Soldiers to Learn Nation-building - Chris Smyth, The Times
The head of the Army will today (Thursday) call for creation of a new class of soldier specialising in nation-building and development to reconstruct the Iraqs and Afghanistans of the future.
General Sir Richard Dannatt, Chief of the General Staff, will say that the Army should consider creating "permanent cadres of stabilisation specialists" so that soldiers can deliver "civil as well as military effects within areas as diverse as governance, town administration, finance and banking, law and order and sanitation".
This could mean placing soldiers under the command of the Foreign Office or the Department for International Development, General Dannatt will tell the centre-left Progress pressure group in a speech in Westminster tonight. This would have a radical effect on military career-paths, which could see "an officer spending a tour with indigenous forces, followed perhaps by an attachment to DfiD overseas, or a local council at home or a police force in Africa or elsewhere", he will suggest...
Troops Should be Trained as Nation-builders - James Kirkup, Telegraph
British soldiers should be trained to rebuild war-torn countries and not just fight conflicts, Britain's top soldier is expected to say. Military training should be broadened so that service personnel spend time working for local councils to learn how to establish democratic governments in developing countries. General Sir Richard Dannatt will say.
Sir Richard, the Chief of the General Staff, will use a Westminster speech to propose a shake-up of the way the Army trains its personnel and runs its operations, to put more focus on reconstruction and development work.
His suggestion comes amid concern in Whitehall about the way the British military mission in Afghanistan is fitting into the wider Western effort to develop that country's government and economy...
Government 'Careless' with the Military - David Byers, The Times
A former senior Army officer today accused ministers of being "very careless" with the military and of having "lacked interest" in improving resources.
Major-General Arthur Denaro, who has now retired, said that the country had also failed to play its part in backing the under-resourced Armed Forces due to the unpopularity of the war in Iraq.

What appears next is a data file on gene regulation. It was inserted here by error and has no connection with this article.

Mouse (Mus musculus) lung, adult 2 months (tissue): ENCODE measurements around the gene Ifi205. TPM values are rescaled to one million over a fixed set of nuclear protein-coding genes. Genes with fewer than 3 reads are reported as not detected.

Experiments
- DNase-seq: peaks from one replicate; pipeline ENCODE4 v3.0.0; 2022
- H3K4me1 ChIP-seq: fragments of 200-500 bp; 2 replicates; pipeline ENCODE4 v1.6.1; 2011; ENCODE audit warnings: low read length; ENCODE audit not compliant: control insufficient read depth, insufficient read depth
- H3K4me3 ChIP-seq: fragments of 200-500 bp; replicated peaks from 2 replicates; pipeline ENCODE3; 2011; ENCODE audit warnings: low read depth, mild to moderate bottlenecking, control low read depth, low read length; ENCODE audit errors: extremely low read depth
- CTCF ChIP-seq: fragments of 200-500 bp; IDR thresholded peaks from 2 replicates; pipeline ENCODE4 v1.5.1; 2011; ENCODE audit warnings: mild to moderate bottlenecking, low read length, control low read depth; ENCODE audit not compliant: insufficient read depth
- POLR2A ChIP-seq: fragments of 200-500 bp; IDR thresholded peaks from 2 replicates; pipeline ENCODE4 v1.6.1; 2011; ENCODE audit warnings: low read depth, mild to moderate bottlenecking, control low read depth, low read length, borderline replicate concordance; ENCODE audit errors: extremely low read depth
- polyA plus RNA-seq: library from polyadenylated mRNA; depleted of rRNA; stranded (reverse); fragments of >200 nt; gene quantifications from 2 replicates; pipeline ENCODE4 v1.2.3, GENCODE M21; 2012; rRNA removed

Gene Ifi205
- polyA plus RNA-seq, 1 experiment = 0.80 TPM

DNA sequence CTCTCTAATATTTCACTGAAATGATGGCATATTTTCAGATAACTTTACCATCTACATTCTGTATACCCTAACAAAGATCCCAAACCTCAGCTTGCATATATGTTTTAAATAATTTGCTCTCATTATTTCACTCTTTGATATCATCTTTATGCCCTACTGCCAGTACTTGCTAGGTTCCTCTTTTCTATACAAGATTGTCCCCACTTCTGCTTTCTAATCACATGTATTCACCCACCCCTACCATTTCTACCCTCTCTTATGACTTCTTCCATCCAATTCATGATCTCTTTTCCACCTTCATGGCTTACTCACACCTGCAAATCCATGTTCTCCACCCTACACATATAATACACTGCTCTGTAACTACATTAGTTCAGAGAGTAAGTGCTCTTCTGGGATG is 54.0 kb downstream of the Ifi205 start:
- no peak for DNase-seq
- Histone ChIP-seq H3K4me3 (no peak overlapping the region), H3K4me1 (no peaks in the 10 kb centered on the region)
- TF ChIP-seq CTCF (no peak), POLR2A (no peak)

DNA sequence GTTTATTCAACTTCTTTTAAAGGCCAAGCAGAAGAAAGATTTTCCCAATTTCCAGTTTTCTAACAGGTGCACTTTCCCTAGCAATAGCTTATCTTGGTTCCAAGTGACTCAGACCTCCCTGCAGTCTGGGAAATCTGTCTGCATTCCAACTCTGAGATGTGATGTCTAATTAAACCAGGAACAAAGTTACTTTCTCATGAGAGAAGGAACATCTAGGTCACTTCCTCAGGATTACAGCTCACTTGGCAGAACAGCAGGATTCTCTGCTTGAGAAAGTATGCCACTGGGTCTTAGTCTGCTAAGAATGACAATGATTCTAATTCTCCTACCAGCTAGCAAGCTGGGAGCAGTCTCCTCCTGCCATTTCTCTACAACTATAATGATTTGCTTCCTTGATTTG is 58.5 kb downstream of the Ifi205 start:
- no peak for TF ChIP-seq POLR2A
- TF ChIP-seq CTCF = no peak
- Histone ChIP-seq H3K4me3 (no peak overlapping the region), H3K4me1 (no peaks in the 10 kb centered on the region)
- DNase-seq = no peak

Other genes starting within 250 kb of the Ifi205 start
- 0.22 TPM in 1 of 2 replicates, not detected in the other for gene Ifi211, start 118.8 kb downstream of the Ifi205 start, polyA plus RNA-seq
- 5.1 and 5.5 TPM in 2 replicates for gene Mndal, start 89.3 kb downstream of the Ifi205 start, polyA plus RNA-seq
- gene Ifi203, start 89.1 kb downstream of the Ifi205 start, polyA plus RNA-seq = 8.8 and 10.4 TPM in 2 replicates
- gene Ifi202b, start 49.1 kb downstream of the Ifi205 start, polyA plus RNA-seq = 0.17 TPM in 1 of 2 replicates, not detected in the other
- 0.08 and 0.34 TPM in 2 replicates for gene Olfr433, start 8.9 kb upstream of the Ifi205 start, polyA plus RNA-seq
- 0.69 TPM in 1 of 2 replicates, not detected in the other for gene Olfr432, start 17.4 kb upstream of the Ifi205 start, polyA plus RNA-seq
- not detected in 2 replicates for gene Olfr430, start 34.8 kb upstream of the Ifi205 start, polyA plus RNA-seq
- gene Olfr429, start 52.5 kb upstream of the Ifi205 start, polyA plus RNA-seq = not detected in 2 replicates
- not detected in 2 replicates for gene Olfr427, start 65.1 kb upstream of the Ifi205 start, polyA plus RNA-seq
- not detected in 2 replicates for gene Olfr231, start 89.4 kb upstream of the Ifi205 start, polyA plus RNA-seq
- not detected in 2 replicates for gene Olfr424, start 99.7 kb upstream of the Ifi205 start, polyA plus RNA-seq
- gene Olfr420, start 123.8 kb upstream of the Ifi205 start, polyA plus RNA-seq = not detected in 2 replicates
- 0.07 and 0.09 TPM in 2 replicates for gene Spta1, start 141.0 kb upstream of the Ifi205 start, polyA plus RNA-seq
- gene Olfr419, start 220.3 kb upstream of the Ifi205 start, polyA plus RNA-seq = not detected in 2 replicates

His comments come as General Sir Richard Dannatt, Chief of the General Staff, was set to claim in a speech tonight that soldiers were finding that they had to add civilian skills - from town hall administration to banking - to their traditional combat capabilities.
The Head of the Army will demand that soldiers are in future assisted by a new squad of "stabilisation specialists" who spend their careers assisting the military in working to rebuild countries such as Iraq and Afghanistan...
Troops to Have Long-term Iraq Role - Deborah Haynes, The Times
The British military is likely to have a long-term role in Iraq, a top commander said today.
Major-General Barney White-Spunner, who is in charge of British forces in southern Iraq, said current troop levels will only be reassessed once the job of training Iraqi soldiers and setting up a new security framework in Basra is complete.
But he said that the transformation of Iraq's second city, which was wrested from militia control by the Iraqi security forces in April, had vindicated Britain's often-criticised military approach in the south.
The focus for Britain's 4,000-strong force, based at an airport outside the oil-rich, port city, is to conclude the training of the 14th Iraqi Army division, he added...
Sir Richard Dannatt: A" Great Service" - Allan Mallinson, Telegraph opinion
When the Duke of Wellington died, in 1852, his reputation in the Army was tarnished. As commander-in-chief, he had done next to nothing to prepare for modern war, or to ameliorate the conditions of the common soldier.
Three years later, the Crimean War exposed the extent of that neglect to a shocked public, in large part thanks to the war correspondent William Howard Russell. The surge of public sympathy brought material benefits to the men still in the trenches at Sebastopol, and the knowledge that the public was behind them has sustained many a later campaign in parts of the world where British soldiers still battle today.